It’s been nearly three weeks since I looked into the early struggles of Edwin Encarnacion immediately following his trade to the Yankees. As of July 7, the league’s home run leader had managed just a .547 OPS with a 31.9 percent strikeout rate over his first three weeks with his new team.
In my post, we came to the conclusion that Encarnacion’s noticeably higher strikeout rate and an opposite field percentage of nearly 30 percent showed that the slugger might have been hunting for Yankee Stadium’s short porch in right field, despite being a lethal pull hitter for much of his career. As a result of his new oppo-hungry approach at the plate, Encarnacion saw a massive spike in pop-ups and swing and misses, which led to a wRC+ of just 39 through 65 at-bats.
Fast forward another three weeks, and Encarnacion is back to being the big baseball basher that he was with the Mariners at the start of the season. In his last 58 plate appearances since the All-Star break, Encarnacion has ripped nine extra-base hits, including four home runs, adding up to a wRC+ of 158 and an OPS of 1.016. His strikeout rate has also been cut almost in half, down to 17.2 percent since the break.
What’s been behind this turnaround? Has Encarnacion simply settled into his new surroundings? Or, has he learned to stick to what makes him great despite the layout of his new home? Encarnacion never directly expressed that he was hungry to feast on the short porch in the Bronx, but his 33.3 percent of batted balls to the opposite field (compared to 19 percent for his career) sure seemed like that was his goal when he first arrived. Since the break, his oppo percentage has dropped all the way down to 19.1 percent, and his pop-up percentage has dropped as well, perhaps because he’s not looking to place the ball in an area that he’s not used to hunting for.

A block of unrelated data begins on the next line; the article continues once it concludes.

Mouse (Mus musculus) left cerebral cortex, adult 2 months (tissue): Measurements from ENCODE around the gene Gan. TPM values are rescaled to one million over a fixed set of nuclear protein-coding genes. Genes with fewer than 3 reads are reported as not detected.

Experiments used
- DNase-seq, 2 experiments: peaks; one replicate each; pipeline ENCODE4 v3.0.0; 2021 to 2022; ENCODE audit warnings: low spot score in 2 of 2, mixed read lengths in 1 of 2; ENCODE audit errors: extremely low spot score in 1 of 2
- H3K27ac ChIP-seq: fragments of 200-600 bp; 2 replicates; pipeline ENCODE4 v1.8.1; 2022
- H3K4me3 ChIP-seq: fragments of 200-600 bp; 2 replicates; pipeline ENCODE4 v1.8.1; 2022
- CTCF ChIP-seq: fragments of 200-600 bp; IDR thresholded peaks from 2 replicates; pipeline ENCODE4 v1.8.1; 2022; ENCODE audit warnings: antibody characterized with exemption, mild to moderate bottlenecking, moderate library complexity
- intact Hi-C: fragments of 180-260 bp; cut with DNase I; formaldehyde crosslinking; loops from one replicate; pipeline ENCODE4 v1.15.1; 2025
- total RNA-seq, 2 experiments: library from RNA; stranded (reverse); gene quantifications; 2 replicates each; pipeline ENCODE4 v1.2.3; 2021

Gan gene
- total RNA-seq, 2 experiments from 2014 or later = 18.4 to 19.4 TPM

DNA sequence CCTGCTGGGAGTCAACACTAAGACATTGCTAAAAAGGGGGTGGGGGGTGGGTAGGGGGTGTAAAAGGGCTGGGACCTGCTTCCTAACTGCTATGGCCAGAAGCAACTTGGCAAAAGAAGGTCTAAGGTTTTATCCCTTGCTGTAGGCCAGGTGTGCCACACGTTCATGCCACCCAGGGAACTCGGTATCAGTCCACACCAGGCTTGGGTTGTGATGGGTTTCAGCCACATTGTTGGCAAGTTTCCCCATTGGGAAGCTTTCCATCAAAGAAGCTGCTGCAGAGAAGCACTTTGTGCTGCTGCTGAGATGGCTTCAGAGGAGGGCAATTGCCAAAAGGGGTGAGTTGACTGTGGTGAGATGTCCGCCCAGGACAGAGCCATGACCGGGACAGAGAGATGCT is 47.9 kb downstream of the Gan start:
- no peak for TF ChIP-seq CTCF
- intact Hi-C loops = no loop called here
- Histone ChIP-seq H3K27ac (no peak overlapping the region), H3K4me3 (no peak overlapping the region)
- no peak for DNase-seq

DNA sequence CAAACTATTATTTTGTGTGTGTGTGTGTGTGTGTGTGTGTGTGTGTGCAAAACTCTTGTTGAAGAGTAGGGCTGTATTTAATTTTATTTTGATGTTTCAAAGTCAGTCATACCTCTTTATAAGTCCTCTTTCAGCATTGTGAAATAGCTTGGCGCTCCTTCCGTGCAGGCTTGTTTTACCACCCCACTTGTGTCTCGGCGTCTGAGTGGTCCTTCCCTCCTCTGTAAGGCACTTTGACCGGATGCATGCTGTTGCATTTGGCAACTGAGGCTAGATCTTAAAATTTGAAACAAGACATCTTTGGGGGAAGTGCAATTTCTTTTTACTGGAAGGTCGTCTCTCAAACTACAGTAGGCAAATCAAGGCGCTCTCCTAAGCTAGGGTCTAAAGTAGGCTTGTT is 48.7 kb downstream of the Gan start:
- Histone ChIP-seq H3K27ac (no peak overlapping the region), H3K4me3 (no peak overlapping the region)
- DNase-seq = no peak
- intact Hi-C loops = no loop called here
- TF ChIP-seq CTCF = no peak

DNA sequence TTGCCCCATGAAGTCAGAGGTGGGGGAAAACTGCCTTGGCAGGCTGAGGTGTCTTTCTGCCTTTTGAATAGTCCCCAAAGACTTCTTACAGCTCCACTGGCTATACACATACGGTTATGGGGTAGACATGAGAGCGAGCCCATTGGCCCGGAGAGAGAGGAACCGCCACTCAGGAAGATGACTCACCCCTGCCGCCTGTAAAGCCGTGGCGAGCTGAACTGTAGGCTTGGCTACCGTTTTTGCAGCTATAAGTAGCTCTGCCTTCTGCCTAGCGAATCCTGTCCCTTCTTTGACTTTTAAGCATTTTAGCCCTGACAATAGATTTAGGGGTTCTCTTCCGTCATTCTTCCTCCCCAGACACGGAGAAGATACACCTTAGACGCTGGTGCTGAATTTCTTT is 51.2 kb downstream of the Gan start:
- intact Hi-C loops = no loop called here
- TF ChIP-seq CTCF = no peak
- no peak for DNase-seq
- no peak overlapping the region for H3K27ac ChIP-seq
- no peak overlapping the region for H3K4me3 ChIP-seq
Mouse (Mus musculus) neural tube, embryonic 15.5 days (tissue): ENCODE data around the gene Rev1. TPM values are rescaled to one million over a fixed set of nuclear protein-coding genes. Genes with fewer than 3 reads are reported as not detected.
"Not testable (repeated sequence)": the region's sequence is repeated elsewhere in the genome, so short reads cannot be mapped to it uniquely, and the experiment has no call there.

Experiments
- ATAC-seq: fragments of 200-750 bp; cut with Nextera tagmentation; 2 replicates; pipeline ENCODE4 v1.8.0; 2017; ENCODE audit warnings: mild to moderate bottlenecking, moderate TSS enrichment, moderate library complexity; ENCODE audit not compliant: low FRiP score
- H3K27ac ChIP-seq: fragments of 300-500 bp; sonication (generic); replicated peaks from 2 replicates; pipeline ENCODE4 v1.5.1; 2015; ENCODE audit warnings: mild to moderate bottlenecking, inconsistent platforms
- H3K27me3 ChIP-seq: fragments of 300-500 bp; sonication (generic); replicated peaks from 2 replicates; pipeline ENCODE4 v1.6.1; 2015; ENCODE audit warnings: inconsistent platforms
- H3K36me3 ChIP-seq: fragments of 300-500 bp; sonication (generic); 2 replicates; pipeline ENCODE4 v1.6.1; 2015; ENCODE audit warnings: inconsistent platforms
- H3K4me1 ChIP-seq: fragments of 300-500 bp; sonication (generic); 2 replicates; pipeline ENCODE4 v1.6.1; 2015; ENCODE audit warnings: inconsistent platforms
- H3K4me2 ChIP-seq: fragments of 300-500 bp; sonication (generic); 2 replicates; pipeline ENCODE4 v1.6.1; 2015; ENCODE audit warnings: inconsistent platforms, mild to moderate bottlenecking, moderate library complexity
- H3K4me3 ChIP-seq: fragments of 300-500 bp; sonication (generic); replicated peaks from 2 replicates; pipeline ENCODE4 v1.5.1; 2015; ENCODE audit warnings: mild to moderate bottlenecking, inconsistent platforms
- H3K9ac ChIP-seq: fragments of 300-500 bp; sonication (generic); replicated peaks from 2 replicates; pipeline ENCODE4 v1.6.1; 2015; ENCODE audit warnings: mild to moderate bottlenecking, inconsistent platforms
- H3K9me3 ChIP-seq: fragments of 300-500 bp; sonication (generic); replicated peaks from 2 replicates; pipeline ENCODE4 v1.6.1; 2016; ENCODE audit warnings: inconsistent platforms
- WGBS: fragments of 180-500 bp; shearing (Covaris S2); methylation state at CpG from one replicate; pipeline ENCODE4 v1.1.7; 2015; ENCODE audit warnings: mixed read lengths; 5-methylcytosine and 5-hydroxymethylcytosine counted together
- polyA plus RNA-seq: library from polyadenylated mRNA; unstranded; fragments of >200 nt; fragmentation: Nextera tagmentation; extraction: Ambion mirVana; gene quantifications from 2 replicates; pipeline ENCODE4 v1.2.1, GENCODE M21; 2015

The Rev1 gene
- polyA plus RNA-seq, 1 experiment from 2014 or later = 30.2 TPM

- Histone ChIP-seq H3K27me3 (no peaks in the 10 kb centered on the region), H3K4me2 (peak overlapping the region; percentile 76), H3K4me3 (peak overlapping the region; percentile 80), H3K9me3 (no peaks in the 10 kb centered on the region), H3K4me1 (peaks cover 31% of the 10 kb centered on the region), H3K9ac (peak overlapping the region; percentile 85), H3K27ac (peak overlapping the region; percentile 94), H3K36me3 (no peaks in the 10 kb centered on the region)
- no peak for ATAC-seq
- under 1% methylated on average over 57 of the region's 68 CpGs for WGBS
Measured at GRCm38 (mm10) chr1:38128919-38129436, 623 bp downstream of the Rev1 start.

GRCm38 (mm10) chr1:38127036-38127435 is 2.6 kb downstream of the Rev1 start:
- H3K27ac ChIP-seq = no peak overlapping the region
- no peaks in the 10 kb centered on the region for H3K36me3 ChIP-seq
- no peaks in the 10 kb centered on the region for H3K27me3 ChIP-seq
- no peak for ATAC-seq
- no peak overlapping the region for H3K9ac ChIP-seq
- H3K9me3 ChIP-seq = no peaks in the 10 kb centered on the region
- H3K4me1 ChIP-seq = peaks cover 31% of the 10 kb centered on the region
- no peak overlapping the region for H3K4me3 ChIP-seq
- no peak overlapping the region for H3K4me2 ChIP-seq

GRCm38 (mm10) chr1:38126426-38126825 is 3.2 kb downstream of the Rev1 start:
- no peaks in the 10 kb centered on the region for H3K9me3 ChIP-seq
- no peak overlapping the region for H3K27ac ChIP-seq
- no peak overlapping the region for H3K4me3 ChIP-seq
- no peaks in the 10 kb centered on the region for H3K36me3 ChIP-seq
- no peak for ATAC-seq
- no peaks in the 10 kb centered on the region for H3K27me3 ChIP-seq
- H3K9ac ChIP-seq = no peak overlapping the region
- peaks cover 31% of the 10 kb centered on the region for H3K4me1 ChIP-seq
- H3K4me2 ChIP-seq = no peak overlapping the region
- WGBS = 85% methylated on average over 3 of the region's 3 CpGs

As Encarnacion has returned to his pull-happy power stroke, his HR/FB rate has increased by eight percent since his first three weeks with the Yanks, and his soft contact percentage has dropped as well. It also shouldn’t be surprising that all four of his home runs since the break have been to left field, which is much more in line with his career spray chart.
Instead of popping balls up to the infield (his infield fly percentage has dropped five percent since the break), Encarnacion is back to hitting balls over the fence. All he had to do was aim for a different direction, the one that he has been used to hitting dingers in for his entire career. Encarnacion is in exclusive company as a slugger who has smacked 30 home runs or more in eight straight seasons, and a hitter that talented and powerful shouldn’t change his approach because of a new home ballpark. It’s good to see that the 36-year-old has gone back to what makes him great, and the Yankee offense is even more powerful as a result.